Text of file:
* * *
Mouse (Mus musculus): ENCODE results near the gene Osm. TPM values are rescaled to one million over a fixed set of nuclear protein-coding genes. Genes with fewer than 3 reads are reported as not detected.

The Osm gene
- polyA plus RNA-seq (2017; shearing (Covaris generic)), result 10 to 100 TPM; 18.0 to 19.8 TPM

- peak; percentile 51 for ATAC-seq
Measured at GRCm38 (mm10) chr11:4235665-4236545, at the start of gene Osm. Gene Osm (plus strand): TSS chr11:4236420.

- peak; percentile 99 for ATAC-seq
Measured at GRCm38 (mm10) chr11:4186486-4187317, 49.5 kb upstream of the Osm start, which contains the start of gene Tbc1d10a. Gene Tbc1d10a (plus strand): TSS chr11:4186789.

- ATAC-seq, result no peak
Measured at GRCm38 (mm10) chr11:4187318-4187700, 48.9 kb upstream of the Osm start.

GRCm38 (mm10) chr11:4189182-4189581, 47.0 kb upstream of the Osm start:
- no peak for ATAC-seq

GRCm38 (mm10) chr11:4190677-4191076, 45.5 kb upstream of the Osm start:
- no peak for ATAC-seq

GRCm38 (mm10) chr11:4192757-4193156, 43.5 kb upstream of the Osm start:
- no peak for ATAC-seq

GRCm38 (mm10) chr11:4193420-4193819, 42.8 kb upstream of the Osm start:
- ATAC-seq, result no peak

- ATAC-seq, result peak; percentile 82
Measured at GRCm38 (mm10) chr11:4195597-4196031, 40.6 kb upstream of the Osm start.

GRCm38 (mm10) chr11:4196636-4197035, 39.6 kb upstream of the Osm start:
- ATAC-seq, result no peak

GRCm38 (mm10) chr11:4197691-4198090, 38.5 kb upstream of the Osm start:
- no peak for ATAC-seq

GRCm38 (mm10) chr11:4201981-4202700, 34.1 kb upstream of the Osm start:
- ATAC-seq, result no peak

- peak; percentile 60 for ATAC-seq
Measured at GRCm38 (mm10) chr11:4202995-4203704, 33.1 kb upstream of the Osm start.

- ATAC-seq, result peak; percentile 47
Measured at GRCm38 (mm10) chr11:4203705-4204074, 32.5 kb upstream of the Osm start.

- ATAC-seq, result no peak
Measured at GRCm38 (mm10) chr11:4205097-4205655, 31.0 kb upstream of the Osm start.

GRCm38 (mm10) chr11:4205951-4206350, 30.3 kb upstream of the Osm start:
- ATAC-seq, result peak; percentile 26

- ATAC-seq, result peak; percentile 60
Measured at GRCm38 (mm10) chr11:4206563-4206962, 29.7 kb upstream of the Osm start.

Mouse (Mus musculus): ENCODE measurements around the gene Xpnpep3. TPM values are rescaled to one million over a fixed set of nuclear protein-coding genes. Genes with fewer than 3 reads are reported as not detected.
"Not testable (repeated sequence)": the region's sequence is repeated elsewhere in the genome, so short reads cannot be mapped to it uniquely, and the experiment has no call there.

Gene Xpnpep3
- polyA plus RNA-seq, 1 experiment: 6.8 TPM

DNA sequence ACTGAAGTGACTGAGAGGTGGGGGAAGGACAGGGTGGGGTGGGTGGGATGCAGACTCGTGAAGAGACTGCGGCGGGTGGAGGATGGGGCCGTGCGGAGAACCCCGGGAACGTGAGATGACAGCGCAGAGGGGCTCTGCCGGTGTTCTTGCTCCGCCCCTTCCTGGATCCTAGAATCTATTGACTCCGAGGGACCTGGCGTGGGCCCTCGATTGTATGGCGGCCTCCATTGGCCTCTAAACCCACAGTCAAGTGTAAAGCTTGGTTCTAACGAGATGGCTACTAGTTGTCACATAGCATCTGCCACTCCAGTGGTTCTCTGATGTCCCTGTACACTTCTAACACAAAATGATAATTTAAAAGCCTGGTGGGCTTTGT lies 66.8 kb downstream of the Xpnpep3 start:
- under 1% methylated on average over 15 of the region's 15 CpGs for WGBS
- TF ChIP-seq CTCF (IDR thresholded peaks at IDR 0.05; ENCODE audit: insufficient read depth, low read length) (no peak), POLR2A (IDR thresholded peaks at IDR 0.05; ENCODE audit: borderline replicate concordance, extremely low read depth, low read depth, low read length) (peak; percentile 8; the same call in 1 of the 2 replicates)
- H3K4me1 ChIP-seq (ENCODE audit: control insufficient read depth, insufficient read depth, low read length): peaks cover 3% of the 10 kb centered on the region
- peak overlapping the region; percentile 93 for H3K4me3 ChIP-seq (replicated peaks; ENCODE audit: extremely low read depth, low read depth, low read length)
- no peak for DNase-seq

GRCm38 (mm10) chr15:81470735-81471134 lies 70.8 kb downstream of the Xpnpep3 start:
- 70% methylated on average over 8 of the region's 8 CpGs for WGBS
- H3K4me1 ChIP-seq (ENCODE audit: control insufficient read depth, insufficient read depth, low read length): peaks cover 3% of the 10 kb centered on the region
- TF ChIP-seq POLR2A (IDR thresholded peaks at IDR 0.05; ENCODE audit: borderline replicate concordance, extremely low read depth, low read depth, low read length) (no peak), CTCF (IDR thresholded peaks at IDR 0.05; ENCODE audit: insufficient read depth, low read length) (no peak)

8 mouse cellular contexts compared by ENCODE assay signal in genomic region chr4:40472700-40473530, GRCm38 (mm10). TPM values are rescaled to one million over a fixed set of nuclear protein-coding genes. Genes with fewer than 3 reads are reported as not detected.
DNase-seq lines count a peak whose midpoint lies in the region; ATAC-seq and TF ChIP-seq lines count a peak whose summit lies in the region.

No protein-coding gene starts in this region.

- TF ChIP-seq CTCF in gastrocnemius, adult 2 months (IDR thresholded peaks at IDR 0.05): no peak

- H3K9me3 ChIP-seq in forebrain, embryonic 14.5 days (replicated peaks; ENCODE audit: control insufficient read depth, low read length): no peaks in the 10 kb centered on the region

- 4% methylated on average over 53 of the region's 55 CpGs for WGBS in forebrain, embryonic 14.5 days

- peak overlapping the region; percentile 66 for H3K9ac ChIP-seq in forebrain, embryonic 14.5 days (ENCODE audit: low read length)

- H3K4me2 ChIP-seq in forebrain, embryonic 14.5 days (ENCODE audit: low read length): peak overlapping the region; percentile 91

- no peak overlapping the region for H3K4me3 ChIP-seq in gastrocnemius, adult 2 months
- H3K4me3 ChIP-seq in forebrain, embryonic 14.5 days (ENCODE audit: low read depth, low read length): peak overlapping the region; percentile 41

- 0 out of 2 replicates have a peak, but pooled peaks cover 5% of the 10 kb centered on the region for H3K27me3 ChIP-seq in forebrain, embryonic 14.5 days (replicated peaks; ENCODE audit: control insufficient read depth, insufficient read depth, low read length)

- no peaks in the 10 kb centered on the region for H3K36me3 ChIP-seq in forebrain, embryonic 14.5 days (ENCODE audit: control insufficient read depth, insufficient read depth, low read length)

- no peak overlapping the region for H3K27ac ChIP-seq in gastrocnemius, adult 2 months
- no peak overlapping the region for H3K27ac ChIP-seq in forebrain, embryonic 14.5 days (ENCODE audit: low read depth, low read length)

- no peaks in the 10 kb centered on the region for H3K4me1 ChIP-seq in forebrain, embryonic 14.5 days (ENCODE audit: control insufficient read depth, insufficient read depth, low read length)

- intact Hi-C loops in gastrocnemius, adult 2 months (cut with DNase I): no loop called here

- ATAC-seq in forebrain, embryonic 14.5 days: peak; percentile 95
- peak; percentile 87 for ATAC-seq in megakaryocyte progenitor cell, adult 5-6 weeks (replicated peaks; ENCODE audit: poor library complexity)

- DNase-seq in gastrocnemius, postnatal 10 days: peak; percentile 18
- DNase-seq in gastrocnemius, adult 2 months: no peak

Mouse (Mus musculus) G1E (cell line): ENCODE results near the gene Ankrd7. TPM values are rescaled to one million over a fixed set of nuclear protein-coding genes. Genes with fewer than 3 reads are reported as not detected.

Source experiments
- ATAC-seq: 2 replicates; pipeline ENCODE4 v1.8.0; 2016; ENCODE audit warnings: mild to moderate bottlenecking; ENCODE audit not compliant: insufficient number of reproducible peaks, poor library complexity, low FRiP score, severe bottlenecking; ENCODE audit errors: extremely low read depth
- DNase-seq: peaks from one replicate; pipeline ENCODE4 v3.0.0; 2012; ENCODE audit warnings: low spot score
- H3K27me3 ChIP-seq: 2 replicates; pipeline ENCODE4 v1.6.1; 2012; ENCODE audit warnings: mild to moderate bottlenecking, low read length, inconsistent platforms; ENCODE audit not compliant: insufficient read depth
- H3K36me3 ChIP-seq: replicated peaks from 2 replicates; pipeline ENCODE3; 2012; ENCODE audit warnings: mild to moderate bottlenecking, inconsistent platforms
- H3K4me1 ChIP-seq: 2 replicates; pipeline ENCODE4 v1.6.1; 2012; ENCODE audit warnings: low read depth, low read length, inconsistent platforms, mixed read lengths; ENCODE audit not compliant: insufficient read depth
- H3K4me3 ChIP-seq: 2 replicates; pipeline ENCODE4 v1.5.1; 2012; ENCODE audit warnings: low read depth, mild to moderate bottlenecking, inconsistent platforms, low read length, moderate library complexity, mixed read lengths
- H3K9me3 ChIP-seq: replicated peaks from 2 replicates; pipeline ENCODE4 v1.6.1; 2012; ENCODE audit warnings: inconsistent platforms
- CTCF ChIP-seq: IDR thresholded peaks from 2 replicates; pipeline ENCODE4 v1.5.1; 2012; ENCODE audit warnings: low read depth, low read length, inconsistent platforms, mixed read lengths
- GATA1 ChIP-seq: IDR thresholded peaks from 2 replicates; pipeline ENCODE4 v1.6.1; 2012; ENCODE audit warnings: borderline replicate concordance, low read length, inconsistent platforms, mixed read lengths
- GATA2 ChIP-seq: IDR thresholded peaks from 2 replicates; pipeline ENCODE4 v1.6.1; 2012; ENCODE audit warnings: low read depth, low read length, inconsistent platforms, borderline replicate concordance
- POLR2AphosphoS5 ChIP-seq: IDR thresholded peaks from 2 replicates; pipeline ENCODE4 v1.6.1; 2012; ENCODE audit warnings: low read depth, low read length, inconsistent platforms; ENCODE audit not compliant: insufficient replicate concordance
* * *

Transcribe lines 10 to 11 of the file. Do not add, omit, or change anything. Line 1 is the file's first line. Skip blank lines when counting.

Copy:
GRCm38 (mm10) chr11:4189182-4189581, 47.0 kb upstream of the Osm start:
- no peak for ATAC-seq